Phelps comes up short again in 200 fly at Santa Clara
Michael Phelps emerged from the water with an unfamiliar look of disappointment splashed across his face. A glance at the scoreboard only made things worse.
Even in tuneup races, losing streaks for Phelps are rare.
The planet's most recognized swimmer lost for the third straight time in one of his signature events Sunday night, finishing a tenth of a second behind Australia's Nicholas D'Arcy in the 200-meter butterfly at the Santa Clara International Grand Prix.
"I would have liked to get the win and end the drought of getting my butt kicked every race, but Nick and I have had some good races over the past couple years and he's definitely a tough competitor and he finishes really strong," Phelps said.
The 14-time Olympic gold medallist and world-record holder was hardly at his dominating best, getting chased down in the final 25 metres. D'Arcy touched the wall a finger tip ahead at 1 minute, 55.39 seconds.
"If you had asked me if I'd win at the 100 mark, I'd say no. If you'd ask me at the 150 mark, I'd say maybe," D'Arcy said. "I snuck a peak out of the corner of my eye and saw him, and I thought, 'Well, I have a chance."'
Phelps took comfort in the close finish outdoors in simmering Silicon Valley and believes he's on pace to be at full-strength for the world championships next month in Shanghai. Still, Phelps hadn't lost the 200 fly in almost nine years and now has dropped three straight.
The two other defeats this year came to China's Peng Wu in USA Swimming's grand prix series. D'Arcy was second to Phelps at last year's Pan Pacific championships but stopped short of saying he's gaining ground on Phelps.
"It's always great to beat somebody who's possibly the greatest athlete who ever lived," said D'Arcy, who didn't qualify for the worlds because he was recovering from left ankle surgery at the time. "Any chance you get to beat him, you've got to take it. I don't care that it was one-tenth of a second."
Phelps chalks up the losses to part of the training process.
He spent most of the last month in high altitude in Colorado Springs, exhaustingly increasing his workouts. He also will compete in the 100 fly and 200 free in Montreal in two weeks to make some last-ditch adjustments.
One thing is for sure: Phelps will have to be better when the world championships begin July 16 in Shanghai if he wants gold.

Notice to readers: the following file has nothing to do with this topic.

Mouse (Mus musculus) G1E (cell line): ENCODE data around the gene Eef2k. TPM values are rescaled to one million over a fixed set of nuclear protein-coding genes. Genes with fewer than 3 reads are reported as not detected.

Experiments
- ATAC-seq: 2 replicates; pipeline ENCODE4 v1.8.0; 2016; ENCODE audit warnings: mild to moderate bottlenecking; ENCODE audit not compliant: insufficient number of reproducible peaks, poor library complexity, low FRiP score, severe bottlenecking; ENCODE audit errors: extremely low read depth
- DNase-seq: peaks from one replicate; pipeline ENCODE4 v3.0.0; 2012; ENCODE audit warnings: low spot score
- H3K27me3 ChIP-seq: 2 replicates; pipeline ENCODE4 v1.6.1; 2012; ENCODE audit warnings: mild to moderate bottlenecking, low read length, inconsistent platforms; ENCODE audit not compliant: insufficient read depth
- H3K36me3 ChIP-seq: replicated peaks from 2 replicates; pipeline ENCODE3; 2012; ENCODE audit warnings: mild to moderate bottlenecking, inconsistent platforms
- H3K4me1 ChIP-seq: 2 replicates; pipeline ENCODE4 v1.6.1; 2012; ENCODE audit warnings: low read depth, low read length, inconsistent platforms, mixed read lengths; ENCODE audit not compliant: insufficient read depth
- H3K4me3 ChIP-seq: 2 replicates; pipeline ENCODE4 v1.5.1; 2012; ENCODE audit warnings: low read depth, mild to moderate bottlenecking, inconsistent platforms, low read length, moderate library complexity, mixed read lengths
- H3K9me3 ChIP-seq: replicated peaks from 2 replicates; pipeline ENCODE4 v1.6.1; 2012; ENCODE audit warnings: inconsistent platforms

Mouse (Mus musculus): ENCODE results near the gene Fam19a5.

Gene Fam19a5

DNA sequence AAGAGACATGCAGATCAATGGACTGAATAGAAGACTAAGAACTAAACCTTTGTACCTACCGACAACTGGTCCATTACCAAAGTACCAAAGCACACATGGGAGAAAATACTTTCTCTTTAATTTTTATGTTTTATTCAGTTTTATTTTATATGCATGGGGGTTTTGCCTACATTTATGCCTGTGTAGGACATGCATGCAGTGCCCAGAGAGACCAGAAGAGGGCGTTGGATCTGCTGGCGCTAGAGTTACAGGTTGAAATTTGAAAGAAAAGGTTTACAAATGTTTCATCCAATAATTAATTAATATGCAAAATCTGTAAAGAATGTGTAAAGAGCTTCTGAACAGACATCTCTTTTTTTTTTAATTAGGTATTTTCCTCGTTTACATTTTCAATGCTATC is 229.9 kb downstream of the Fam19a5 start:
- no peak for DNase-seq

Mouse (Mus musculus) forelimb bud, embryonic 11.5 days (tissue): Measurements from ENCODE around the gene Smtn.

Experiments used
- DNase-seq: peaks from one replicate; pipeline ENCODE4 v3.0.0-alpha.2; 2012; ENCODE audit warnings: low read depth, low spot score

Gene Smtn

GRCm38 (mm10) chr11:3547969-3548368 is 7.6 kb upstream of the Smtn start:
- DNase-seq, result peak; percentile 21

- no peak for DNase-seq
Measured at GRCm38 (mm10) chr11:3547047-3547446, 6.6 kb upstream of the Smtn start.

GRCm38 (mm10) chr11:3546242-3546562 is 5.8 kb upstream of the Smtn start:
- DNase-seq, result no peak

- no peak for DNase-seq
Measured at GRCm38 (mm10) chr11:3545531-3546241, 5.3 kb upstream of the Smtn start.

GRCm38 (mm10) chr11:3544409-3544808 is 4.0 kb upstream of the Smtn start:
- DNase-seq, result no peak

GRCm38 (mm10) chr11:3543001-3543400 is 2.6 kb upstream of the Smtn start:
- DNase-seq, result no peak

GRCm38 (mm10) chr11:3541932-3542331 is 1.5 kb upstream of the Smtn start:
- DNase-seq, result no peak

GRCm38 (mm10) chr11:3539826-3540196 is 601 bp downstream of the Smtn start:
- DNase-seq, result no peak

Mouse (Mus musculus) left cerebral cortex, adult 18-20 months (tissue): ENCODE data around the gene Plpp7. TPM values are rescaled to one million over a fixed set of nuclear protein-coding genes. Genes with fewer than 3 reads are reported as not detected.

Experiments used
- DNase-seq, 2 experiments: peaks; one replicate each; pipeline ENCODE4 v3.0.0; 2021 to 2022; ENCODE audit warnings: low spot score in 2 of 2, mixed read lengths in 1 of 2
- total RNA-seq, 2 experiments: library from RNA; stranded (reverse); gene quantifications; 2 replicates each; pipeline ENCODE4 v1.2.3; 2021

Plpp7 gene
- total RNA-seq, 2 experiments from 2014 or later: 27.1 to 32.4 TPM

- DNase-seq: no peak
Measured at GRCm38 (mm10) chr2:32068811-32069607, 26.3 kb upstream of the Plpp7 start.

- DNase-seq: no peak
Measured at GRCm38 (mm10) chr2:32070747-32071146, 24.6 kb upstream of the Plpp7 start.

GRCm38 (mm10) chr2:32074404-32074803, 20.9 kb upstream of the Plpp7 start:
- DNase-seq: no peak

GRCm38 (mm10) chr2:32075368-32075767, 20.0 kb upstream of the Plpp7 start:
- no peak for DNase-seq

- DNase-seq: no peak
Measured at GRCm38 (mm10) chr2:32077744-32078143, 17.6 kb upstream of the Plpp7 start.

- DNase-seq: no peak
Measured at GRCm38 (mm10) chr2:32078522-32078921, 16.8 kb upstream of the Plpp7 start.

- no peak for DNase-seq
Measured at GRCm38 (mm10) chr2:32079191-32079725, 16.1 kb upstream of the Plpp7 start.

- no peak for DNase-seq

"Before I went to Colorado, I think I was in nowhereland," Phelps said, chuckling. "And I feel like I'm kind of somewhere now. I'm in somewhereland hoping to move toward, well, I don't know what comes after that. Hopefully somewhere in the right direction."
Phelps has certainly improved since earlier this year.
He finished fourth in the 200 fly in Ann Arbor, Mich., before moving into second behind Wu in Charlotte. His preliminary time Sunday morning also was almost six seconds slower than the final, and he credits his training for the improvement.
Even though it's a non-Olympic year, Phelps believes this is an important one for his future. He's going to change his event schedule ahead of next year's London Games, competing in less taxing races to maximize his output.
The rest of this summer will help decide that schedule.
"I'm actually in a lot better place mentally than I was a couple months ago and a couple weeks ago," Phelps said. "Being able to come down from altitude and being able to do some of the work I did there I think is going to pay off the rest of the summer."
Among the other notables Sunday: Daniel Bell held off Ryan Lochte to win the 100 backstroke; Lochte also was second in the 200 individual medley to Thiago Pereira; Eric Shanteau took the 100 breaststroke; and Ricardo Monasterio won the 1,500 freestyle.
On the women's side, Kathleen Hersey won the 200 fly; Jessica Hardy was first in the 100 breaststroke; Emily Seebohm was victorious in the 100 back; Ariana Kukors won the 200 individual medley; and Wendy Trott was first in the 800 free.